It’s hard to think of a raw material as useful and appealing as wood. Besides making boats, buildings and other structures, you can use it to fashion cabinets, chairs and all sorts of home furnishings, plus produce carvings, picture frames, inlays and other artistic pieces. Working with wood can be an enjoyable and fulfilling activity all by itself.
Cutting, shaping and joining techniques have evolved over the years, especially since the advent of power tools. But centuries-old methods never die, they just become more refined. People still chisel wood and cut it with handsaws. Now they have better-quality tools than their forebears, especially power tools, which are faster, cleaner and require less effort.
Woodworking is not without its hazards, though. One of the most important things a beginner needs to know is how to work safely.
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What Is Woodworking?
Woodworking is the art or craft of turning wood into decorative and useful objects. Plenty of tradespeople in the construction industry work with wood but wouldn’t consider themselves woodworkers. Three things set a woodworker apart:
- A specialized focus on wood as the medium;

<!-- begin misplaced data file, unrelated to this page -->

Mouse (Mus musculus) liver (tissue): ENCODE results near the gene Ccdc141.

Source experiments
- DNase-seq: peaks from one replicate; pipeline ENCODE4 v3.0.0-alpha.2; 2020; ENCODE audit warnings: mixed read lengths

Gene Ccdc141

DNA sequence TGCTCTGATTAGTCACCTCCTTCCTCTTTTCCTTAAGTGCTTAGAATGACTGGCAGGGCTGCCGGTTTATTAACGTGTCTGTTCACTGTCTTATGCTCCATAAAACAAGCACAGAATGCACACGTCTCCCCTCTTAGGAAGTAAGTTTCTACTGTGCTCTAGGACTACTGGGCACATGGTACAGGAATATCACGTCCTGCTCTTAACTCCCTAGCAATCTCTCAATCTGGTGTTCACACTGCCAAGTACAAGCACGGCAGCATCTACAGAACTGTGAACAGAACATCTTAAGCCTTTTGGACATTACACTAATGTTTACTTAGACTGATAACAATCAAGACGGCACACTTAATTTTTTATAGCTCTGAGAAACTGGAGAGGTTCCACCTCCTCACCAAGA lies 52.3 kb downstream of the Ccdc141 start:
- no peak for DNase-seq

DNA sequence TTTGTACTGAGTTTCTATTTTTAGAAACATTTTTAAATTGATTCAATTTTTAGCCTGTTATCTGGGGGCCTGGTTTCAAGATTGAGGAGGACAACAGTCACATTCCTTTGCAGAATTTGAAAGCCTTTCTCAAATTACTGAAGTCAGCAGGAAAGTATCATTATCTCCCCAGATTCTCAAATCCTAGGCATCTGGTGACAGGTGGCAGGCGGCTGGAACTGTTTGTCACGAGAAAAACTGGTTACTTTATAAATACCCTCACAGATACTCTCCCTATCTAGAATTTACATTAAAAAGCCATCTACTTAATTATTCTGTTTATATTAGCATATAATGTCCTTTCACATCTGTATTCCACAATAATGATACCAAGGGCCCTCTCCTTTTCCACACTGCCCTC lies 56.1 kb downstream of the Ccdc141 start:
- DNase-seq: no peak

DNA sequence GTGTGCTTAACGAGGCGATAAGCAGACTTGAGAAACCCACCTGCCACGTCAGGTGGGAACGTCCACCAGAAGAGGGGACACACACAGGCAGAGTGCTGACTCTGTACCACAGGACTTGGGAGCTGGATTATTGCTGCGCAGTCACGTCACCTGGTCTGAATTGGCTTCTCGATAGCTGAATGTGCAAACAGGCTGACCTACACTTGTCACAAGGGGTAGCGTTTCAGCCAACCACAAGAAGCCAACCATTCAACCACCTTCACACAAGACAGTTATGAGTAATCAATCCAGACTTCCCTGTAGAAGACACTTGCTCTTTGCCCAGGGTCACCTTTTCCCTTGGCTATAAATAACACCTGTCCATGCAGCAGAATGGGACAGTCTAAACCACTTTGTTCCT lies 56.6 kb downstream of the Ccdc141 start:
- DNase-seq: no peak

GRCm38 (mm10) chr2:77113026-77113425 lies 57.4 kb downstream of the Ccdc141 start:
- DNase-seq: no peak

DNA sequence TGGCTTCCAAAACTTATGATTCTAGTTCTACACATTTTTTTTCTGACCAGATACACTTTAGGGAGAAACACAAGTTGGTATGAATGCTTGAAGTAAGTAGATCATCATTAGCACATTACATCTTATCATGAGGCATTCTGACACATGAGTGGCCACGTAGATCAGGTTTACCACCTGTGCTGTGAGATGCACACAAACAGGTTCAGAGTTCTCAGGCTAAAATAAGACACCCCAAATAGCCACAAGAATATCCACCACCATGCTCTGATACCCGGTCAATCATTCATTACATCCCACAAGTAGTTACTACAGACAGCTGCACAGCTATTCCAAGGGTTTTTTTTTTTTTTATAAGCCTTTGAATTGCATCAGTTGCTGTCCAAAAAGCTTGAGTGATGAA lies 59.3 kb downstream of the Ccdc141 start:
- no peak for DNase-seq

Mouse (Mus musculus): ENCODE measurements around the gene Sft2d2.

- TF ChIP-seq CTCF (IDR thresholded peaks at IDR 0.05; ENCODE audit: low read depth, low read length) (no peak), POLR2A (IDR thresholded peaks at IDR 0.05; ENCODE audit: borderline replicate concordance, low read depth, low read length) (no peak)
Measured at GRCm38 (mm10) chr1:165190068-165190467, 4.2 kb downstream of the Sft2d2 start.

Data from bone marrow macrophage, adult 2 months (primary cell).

- A diverse collection of cutting, shaping and joining tools;
- A shop where they work.
The shop is as important as the tools, because it provides space for organizing wood projects and flat, stable surfaces for assembly.
Woodworking calls for attention to detail, patience and even devotion. It takes years of practice to achieve the skill level of a master woodworker, but don’t let that deter you. Even a novice can produce good-quality wood products and have fun doing it.
Whether you approach it as a hobby or a profession, woodworking has psychological, social and economic benefits. It can:
- Hone your creative skills: Woodworking lets you manifest your imagination in the real world, boosting your confidence and self-worth.
- Exercise your mind: Besides applying more math than you probably absorbed in school, you’ll use it constantly. That helps keep the mind nimble.
- Relieve stress: Woodworking is relaxing. It helps relieve anxiety and lift depression.
- Promote new friendships: Woodworkers often share shop space and form working communities.
- Save money: You don’t have to buy expensive wood furniture and accessories when you can make them yourself.
Carpentry vs. Woodworking
The difference is slight: A woodworker toils in a shop while a carpenter works primarily on construction projects. The controlled shop environment allows a woodworker to create more sophisticated products, while a carpenter constructs mostly utilitarian things.
Types of Woodworking
Woodworking is an umbrella term for various skills and activities, some construction-related and some purely artistic. They include:
- Cabinetmaking: Cabinetmakers also fabricate interior furnishings like tables and chairs, as well as specialty items like boxes. They often use complex joinery and exotic hardwoods.
- Woodcarving: Primarily an artistic activity, woodcarving is one of the more low-tech types of woodworking, Employing chisels, mallets and occasionally power tools, woodcarvers create statues and figurines, decorative molding and sometimes utilitarian objects like bowls and other vessels.